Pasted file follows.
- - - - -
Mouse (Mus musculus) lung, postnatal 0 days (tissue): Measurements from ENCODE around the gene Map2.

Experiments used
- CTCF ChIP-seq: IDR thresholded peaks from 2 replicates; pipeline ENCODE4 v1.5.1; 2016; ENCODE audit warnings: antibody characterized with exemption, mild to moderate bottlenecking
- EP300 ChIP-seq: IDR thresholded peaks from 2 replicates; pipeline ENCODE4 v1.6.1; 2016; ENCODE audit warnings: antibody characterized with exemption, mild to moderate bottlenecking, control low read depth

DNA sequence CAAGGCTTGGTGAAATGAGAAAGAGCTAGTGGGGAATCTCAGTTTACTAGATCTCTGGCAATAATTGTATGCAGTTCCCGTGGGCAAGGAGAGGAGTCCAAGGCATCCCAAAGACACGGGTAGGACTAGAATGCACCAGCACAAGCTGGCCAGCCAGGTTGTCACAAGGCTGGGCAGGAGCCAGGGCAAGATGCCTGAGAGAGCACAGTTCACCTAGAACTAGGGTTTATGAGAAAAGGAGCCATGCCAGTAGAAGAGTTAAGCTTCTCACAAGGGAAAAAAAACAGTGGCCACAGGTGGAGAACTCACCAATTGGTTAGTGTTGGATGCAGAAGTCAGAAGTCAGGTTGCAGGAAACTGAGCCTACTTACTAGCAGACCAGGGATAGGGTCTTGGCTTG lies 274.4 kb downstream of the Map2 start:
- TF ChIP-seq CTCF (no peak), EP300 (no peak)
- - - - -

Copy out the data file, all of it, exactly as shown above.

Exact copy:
Mouse (Mus musculus) lung, postnatal 0 days (tissue): Measurements from ENCODE around the gene Map2.

Experiments used
- CTCF ChIP-seq: IDR thresholded peaks from 2 replicates; pipeline ENCODE4 v1.5.1; 2016; ENCODE audit warnings: antibody characterized with exemption, mild to moderate bottlenecking
- EP300 ChIP-seq: IDR thresholded peaks from 2 replicates; pipeline ENCODE4 v1.6.1; 2016; ENCODE audit warnings: antibody characterized with exemption, mild to moderate bottlenecking, control low read depth

DNA sequence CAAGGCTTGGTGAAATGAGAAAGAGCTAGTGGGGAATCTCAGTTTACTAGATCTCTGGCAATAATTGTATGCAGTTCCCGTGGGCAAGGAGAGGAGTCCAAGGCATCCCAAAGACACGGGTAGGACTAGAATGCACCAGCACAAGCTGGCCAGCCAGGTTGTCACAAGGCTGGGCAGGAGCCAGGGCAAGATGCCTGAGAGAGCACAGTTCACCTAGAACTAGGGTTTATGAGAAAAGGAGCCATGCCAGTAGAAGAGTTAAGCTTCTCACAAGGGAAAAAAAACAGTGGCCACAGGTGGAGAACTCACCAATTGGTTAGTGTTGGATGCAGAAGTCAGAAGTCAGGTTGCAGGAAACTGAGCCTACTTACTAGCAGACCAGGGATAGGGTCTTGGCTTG lies 274.4 kb downstream of the Map2 start:
- TF ChIP-seq CTCF (no peak), EP300 (no peak)